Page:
Generally, when most companies lay fiber, they lay excess in what they need - the cost of the cable is practically nothing, but the physical labor costs to do it is high.

Ergo, if you're laying fiber to podunksville, it costs the same to lay 100GB of fiber as it does to lay 10GB of fiber.
You may pay slightly more for the equipment, but your main cost is paying the people to dig miles worth of ditches....

RE: Speeds we should have access to...
By wildcatherder on 4/9/2009 12:34:28 PM , Rating: 5
This is the Rural Farm Delivery program of the 21st century. The ability to access good and services through the U.S. Mail revolutionized rural life and did much to heal the schism between rural and urban lifestyles.

Congress complained that RFD would bankrupt the country. Instead it revived flagging commerce and stimulated farm production.

A national broadband initiative is already overdue.

RE: Speeds we should have access to...
By shin0bi272 on 4/9/2009 1:46:23 PM , Rating: 2
It's not the congress' job to give you internet access.

By alifbaa on 4/9/2009 3:10:10 PM , Rating: 5
I think what the poster was saying was that it wasn't the congress' job to give farmers electricity either, but they did.

At the time, rural electrification was highly controversial, and very expensive. Many believed it would damage the country. Decades later, it's clear the result was a more harmonious and stable country with a better quality food supply at lower prices.

When I lived in Nebraska, it was not uncommon for towns with 20,000 people to only have 256K connections in the town and dial up just outside of town. Small factories and businesses there were unable to compete with large companies from elsewhere in the country because they couldn't set up an internet presence to buy materials or sell products. The lack of internet access is literally threatening the existence of these towns.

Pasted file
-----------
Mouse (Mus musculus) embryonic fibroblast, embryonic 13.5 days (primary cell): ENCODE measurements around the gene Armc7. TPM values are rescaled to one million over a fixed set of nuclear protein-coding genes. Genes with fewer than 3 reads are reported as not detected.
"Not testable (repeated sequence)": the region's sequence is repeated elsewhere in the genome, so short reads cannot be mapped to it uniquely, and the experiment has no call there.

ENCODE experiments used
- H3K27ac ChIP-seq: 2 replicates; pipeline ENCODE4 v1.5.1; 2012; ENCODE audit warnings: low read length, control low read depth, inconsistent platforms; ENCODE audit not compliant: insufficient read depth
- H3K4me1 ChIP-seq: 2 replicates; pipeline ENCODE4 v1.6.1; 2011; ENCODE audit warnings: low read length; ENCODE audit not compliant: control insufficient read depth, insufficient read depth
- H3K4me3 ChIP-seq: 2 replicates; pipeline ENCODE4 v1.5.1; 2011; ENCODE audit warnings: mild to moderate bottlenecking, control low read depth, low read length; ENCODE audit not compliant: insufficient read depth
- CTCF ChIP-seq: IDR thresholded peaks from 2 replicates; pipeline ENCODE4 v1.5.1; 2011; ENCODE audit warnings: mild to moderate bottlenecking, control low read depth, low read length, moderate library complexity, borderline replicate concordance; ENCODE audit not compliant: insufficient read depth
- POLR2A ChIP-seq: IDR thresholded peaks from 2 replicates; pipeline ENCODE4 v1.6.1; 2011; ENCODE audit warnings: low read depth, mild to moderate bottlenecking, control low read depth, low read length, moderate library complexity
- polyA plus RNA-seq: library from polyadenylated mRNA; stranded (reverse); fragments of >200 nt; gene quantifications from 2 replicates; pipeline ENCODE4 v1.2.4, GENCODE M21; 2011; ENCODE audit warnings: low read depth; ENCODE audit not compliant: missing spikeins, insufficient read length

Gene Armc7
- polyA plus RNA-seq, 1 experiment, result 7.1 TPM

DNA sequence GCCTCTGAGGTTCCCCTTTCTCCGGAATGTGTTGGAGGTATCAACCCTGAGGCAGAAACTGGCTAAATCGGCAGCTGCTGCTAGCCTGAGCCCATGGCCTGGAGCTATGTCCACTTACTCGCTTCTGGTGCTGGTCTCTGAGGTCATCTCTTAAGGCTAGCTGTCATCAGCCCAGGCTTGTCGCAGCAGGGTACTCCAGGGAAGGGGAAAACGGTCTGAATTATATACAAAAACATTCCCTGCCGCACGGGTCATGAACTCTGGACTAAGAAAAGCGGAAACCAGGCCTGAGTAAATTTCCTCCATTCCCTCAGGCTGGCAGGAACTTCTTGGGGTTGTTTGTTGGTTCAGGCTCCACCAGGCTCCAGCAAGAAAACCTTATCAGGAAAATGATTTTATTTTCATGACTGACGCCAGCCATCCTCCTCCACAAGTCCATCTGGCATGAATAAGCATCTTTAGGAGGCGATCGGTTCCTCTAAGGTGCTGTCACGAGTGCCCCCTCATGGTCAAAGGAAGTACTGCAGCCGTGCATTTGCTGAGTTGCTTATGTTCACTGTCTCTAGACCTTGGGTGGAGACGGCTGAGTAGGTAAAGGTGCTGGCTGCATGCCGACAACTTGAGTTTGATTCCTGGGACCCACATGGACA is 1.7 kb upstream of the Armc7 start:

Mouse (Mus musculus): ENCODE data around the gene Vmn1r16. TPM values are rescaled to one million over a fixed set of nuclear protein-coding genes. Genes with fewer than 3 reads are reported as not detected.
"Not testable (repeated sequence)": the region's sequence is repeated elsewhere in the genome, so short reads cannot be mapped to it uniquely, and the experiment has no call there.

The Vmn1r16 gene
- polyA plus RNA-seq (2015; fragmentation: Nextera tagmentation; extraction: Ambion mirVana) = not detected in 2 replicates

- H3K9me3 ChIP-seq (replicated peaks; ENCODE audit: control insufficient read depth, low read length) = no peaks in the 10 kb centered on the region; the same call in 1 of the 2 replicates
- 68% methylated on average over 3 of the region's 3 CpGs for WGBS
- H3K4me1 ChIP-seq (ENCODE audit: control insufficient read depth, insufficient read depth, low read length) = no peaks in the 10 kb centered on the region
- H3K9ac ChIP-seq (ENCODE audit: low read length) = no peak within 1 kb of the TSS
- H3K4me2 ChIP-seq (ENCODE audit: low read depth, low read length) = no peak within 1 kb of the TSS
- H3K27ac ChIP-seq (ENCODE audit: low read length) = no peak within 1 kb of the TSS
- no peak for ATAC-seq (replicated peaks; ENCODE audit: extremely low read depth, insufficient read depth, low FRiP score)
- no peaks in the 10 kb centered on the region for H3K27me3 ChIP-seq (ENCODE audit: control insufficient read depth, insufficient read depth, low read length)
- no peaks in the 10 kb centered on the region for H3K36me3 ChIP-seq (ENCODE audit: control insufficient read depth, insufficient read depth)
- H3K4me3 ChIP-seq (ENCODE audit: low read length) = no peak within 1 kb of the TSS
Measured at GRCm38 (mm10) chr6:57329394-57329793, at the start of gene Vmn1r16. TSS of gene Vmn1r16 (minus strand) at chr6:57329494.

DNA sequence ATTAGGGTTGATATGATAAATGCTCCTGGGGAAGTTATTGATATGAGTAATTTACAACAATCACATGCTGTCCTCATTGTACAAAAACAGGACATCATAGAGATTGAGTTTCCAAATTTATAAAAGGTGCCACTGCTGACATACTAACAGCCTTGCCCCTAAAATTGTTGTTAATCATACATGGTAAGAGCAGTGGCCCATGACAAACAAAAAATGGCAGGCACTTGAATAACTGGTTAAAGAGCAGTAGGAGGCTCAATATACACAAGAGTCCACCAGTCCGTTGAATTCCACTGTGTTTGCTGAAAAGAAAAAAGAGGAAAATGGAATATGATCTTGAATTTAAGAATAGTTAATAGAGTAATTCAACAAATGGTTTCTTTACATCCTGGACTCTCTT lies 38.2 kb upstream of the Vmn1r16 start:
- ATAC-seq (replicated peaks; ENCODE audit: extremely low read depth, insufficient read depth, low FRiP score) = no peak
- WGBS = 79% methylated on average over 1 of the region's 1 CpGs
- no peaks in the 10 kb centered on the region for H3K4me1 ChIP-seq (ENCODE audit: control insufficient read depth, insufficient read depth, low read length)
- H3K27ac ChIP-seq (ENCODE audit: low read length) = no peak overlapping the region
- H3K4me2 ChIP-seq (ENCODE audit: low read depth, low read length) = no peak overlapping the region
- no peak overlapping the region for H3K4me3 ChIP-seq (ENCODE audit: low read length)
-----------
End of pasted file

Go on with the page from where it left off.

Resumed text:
This initiative could go a long way toward increasing choice in the national/global marketplace while saving these small towns and the rural way of life.

By CommodoreVic20 on 4/9/2009 1:41:32 PM , Rating: 3
I second the motion!

By Ammohunt on 4/9/2009 2:37:02 PM , Rating: 3
The author is a little misguided. the UK is the size of an average sized state in America? its the same as compairing the German Autobahn to the US highway system the distances that need to be traversed are immense. Not a cost affective task running 10mb FIOS to podunk US for 10 users in a town of 500.

RE: Speeds we should have access to...
By Reclaimer77 on 4/9/2009 3:37:49 PM , Rating: 2
Simple. In Urban areas, we should have access to 50Mbps.
In Rural areas, we should have access to at least 10Mbps.

It should cost less than $50/month.

There should be no bandwidth caps.

There you go. Make it happen.

Yeah but if anyone believes the Government via the FCC getting involved is going to make this happen, they are on crack cocaine.

By Beno on 4/9/2009 4:48:32 PM , Rating: 2
then we'll kiss all that goodbye

By superkdogg on 4/9/2009 3:44:37 PM , Rating: 2
Yeah, that.

And since I'm rural, I want the option to have 2.5 and 5 Mbps service for $20 and $30 because low-volume users and basic web surfers won't notice much if any difference above 1 Mbps so they shouldn't be forced into paying $50/mo. for something that they have now for $15 (slow-speed dsl, etc.).

"The Space Elevator will be built about 50 years after everyone stops laughing" -- Sir Arthur C. Clarke